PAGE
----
Colby Lewis: Another One of JD's Genius Moves
Back on July 11, I spent a couple innings with Texas Rangers general manager Jon Daniels inside a luxury suite at Rangers Ballpark in Arlington as the team finished a lousy four-game series with the Baltimore Orioles. His team would lose that day and limped into the All-Star break after getting swept by the O's, but Daniels had landed new ace Cliff Lee just two days earlier in a trade with the Seattle Mariners, and struggles by the Los Angeles Angels of Anaheim and Oakland A's kept first place firmly in the hands of the Rangers -- a lead they'd never relinquish.
Sam Merten Jon Daniels
Of course, Texas is now one win away from sweeping its first playoff series in franchise history as right-hander Colby Lewis takes the hill tomorrow in Arlington against Matt Garza.
Among many subjects I discussed with Daniels -- most notably the team's bankruptcy and pending auction -- was his signing of Lewis in the offseason, which I'd argue turned out to be the savviest free-agent pitcher acquisition of the year.
Lewis, a Rangers' first-round pick in 1999 who bounced around four other organizations before heading to Japan for two years to play for the Hiroshima Toyo Carp, outperformed the biggest name on the market: John Lackey of the Red Sox.
Lackey: 14-11 record, 4.40 ERA, 1.42 WHIP, 215 innings and 156 strikeouts
Lewis: 12-13 record (which would have been much better had he gotten better run support), 3.72 ERA, 1.19 WHIP, 201 innings and 196 strikeouts
Oh, and Daniels saved a few bucks too. Lackey signed a five-year, $82.5 million contract that paid him $18 million this season, while Lewis inked a two-year deal worth just $5 million with an option for 2012. (The breakdown: $1.75 million in '10, $3 million in '11 and a $3.25 million option in '12 with a $250,000 buyout, according to Cot's.)
When I asked Daniels if he was surprised about Lewis' success, he said he expected what former staff ace Kevin Millwood gave the team last year, guessing around 200 innings and a 3.84 ERA.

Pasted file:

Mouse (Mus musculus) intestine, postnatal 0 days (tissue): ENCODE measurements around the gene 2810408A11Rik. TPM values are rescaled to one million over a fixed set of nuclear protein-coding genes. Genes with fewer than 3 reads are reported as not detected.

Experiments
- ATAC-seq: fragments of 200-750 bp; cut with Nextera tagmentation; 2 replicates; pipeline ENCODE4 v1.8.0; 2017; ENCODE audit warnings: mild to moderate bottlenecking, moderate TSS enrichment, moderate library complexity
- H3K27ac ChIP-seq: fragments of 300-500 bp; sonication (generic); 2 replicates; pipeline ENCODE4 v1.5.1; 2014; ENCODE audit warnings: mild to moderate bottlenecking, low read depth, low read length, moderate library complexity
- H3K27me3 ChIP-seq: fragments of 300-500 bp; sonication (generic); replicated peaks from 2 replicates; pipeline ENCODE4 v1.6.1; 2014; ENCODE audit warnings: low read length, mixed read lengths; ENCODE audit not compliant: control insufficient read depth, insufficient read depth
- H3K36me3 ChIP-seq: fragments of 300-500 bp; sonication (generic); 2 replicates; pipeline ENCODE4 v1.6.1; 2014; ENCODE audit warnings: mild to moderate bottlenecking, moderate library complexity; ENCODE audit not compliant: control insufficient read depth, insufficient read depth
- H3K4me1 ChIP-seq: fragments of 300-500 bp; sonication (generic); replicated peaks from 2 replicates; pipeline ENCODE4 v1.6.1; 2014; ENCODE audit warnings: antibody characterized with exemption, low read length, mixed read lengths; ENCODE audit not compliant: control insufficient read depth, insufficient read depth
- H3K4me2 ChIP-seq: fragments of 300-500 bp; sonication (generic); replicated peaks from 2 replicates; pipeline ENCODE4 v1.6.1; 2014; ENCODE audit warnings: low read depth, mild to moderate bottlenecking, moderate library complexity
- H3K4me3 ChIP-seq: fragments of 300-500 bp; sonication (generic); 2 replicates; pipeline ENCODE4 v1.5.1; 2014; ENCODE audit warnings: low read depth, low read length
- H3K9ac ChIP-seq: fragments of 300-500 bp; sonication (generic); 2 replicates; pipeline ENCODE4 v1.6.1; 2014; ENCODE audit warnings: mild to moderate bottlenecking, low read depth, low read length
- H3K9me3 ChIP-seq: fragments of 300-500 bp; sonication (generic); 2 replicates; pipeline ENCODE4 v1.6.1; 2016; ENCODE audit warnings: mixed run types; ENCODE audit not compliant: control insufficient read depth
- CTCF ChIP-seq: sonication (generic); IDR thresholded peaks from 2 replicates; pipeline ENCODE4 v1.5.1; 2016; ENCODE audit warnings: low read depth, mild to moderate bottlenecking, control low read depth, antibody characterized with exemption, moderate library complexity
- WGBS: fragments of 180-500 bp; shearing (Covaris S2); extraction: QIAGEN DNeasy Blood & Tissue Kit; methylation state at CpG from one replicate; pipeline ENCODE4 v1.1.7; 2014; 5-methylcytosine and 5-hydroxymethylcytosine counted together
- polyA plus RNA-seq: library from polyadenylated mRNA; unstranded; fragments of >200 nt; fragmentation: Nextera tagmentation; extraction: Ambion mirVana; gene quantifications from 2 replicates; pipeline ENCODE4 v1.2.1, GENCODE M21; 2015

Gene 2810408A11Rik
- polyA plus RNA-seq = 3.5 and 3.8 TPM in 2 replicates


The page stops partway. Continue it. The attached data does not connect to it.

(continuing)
"Millwood's ERA was over 4, wasn't it?" I asked.
At this point, assistant general manager Thad Levine entered the room.
"Thad, what was Millwood's ERA last year?" Daniels asked.
"Something over 4."
Daniels quickly argued back that it was "definitely under 4" and had Levine look up the stats on a nearby computer.
"I'm guessing 4.50," Levine said.
Emboldened by Levine's prediction, I agreed -- had to be 4.50 or somewhere around that number.
Daniels then tweaked his guess slightly to 3.86.
"It was 3.67," Levine said.
"I knew it wasn't over 4!" Daniels said.
"It sure felt like it, though," Levine said.
After ERAs of 4.52 in '06, 5.16 in '07 and 5.07 in '08, yeah, it did feel like Millwood was worse than he was last year. Sure, he was never the ace he was paid to be, but he finally posted an effort you'd be ecstatic to get outta your third starter, which, of course, he never was.
But instead of keeping Millwood and his hefty contract, Daniels found someone to fill that role much cheaper who's on his way up instead of down. (Millwood was awful this year in Baltimore, losing 16 games and posting a 5.10 ERA.) And, luckily for the Rangers, interest from other teams in Lewis forced a long-term commitment that Daniels said he wasn't initially prepared to make.
"I give this guy a lot of credit," Daniels told me. "He packed up a young family, went overseas, lived and worked in a new culture and perfected his craft. That's not an easy thing to do."
When Lewis takes the mound at 4:07 tomorrow afternoon, the rotation overhaul will once again be on display. With Lee and C.J. Wilson dominating the Rays in the first two games, Lewis has a chance to make history. And, thanks to Daniels, the Rangers no longer are relying on guys like Millwood, Vicente Padilla and Adam Eaton. Lewis has the stuff to wrap this series up -- one of many reasons why Daniels should walk away with the award for the Executive of the Year.
Let's just hope the Rangers find a way to keep Daniels because teams with bigger wallets will be calling after the Rangers' ride makes its final stop.